International News Jan 27, 2021 3:37 PM EST

Anal swabs being used to test for COVID in China

"What we’ve found is that in some infected patients, the coronavirus survives for a longer period of time in their digestive tract or excrement than in their respiratory tract."

Anal swabs being used to test for COVID in China
Noah David Alter Toronto
Join the ranks of independent, free thinkers by supporting us today for as little as $1.
Support The Post Millennial

China is using anal swabs as a method of detecting coronavirus infections, the New York Post reports. Testing via anal swab is supposedly more reliable than the nose swab test.

The report comes as China experiences a surge in officially recorded coronavirus cases. China had claimed to have had the coronavirus pandemic in the country under control since mid-2020 following the initial outbreak.

Observers have been skeptical, questioning the reliability of the Chinese authorities official figures. On Worldometers, China is listed as 89th in the world for coronavirus, with only 89,272 cases and 4,636 deaths. These numbers have barely been updated since March, when the CCP's case count was about 84,000.

China has been using anal swabs to detect the virus since last year, but has ramped up its usage in the past month as the UK variant of the virus spreads around the country. Nevertheless, nasal and throat swabs remain the most popular form of testing due to their relative ease.

According to reports, the anal swab is inserted up to 2 inches into the rectum.

"Of course, anal swabs aren't as convenient as throat swabs, so they're only being used on individuals in key quarantine areas," said Li Tongzeng, a hospital employee in Beijing. "This will reduce the return of false positives."

"What we've found is that in some infected patients, the coronavirus survives for a longer period of time in their digestive tract or excrement than in their respiratory tract," Tongzeng explained.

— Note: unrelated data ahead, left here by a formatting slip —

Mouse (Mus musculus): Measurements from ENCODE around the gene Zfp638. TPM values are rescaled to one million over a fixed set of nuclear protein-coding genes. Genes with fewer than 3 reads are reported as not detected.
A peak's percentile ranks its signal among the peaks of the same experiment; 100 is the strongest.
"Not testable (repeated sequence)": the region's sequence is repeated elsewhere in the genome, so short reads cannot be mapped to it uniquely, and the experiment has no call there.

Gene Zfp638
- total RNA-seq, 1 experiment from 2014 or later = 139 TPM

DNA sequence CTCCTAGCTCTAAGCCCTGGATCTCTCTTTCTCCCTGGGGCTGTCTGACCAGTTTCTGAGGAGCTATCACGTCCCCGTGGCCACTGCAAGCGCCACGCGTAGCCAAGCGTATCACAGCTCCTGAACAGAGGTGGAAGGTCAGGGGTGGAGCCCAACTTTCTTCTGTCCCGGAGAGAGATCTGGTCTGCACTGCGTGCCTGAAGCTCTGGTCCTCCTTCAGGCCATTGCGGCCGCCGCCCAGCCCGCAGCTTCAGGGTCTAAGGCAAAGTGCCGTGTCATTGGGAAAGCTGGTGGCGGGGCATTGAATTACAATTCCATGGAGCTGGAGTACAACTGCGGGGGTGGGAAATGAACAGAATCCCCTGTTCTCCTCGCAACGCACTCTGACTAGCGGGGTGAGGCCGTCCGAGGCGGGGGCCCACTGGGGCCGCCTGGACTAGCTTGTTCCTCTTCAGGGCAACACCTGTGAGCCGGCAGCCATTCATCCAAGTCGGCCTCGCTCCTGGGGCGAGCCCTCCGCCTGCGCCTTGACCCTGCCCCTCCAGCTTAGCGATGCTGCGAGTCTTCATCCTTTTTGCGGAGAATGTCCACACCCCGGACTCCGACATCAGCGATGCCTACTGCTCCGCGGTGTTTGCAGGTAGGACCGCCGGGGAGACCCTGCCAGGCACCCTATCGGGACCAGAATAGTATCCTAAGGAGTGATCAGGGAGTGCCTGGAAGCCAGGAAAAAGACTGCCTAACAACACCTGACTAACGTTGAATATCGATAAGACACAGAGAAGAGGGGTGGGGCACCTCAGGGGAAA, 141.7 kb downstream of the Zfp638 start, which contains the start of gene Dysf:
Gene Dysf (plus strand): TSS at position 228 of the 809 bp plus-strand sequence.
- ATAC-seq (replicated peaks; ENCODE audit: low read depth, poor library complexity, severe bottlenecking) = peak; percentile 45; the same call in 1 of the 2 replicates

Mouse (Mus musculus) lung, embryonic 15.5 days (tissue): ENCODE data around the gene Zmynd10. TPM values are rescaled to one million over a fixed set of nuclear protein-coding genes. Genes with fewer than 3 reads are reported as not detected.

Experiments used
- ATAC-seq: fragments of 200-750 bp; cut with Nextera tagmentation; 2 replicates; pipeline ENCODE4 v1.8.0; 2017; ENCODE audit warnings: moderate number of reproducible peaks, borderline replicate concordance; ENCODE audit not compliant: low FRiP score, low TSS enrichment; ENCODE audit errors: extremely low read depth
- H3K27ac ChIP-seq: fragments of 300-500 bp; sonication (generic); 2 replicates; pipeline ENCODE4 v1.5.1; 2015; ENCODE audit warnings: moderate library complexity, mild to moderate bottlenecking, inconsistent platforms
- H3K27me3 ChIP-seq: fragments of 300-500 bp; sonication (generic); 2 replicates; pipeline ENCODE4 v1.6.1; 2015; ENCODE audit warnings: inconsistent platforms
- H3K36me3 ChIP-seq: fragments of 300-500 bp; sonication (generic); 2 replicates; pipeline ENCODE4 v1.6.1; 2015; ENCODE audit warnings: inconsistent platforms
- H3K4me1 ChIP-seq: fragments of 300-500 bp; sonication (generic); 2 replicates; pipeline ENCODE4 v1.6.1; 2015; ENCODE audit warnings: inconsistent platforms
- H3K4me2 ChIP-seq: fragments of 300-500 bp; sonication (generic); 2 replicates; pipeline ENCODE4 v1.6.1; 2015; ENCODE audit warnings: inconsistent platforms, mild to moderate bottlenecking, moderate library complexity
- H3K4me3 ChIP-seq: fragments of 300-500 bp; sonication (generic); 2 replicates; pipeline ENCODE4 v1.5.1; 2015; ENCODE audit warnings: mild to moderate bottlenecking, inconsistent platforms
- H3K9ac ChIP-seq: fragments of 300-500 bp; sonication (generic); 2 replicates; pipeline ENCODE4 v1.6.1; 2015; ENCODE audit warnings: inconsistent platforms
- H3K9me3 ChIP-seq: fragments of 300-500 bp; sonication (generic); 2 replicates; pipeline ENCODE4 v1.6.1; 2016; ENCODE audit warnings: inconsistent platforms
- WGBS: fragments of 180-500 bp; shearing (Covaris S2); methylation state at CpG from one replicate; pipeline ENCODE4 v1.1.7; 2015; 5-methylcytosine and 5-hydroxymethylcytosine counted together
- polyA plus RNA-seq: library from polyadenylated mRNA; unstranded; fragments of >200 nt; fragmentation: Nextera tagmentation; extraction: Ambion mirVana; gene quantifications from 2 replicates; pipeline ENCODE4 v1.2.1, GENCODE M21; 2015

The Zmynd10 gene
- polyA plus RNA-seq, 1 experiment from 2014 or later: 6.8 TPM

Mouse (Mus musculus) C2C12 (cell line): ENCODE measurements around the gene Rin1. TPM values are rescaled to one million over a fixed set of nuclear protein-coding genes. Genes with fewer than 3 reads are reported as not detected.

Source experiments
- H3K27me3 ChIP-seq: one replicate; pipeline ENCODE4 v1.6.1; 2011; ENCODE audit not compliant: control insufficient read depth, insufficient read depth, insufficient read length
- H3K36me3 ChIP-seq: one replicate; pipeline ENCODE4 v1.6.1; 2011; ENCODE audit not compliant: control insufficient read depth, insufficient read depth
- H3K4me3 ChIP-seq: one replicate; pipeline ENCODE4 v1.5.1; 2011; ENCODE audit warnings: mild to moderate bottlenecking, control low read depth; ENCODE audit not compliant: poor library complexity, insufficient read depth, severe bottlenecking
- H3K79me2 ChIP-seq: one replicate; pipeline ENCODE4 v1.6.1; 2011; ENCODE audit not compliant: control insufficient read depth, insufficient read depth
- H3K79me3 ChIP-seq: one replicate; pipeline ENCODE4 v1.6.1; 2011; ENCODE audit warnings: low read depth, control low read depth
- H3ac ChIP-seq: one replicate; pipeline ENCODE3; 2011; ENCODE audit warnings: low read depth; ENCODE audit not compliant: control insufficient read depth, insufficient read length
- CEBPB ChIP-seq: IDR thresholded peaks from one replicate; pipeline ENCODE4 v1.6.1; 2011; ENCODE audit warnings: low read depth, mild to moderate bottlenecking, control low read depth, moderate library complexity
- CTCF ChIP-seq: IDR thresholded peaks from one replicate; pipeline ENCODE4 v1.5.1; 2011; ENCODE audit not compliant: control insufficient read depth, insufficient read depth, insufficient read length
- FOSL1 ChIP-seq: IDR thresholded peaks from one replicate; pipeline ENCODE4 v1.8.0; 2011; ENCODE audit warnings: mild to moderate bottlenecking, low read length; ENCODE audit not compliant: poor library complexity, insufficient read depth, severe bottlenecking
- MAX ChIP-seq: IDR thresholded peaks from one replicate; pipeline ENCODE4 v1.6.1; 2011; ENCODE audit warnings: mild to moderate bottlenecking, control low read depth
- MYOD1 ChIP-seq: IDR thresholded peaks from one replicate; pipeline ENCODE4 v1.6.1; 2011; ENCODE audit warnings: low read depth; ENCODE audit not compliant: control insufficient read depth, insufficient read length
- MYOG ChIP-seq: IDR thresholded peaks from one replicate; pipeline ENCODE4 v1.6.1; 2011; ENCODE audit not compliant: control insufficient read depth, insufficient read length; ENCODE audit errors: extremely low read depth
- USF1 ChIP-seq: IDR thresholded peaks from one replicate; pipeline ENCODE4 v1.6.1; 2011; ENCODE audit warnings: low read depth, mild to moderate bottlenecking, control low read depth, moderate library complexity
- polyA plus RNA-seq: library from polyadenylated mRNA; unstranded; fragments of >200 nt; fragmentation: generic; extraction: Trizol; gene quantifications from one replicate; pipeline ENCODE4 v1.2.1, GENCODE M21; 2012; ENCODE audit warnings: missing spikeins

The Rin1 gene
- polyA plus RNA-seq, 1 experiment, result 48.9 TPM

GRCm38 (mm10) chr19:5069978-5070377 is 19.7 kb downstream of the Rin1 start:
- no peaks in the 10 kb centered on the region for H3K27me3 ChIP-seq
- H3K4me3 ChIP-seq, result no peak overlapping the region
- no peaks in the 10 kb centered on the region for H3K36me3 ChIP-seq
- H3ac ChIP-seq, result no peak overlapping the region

The WHO issued a notice last week warning doctors of the potential for false positives when using traditional coronavirus tests, suggesting that testing for the virus should be more rigorous and careful.

Many have questioned throughout the pandemic whether the potential for false positives has artificially raised the number of confirmed cases.

However, this may be measured against those who were infected with coronavirus but did not get tested due to lack of symptoms, so it is hard to say whether confirmed case counts are biased in one direction or the other.

Join and support independent free thinkers!

We’re independent and can’t be cancelled. The establishment media is increasingly dedicated to divisive cancel culture, corporate wokeism, and political correctness, all while covering up corruption from the corridors of power. The need for fact-based journalism and thoughtful analysis has never been greater. When you support The Post Millennial, you support freedom of the press at a time when it's under direct attack. Join the ranks of independent, free thinkers by supporting us today for as little as $1.

Support The Post Millennial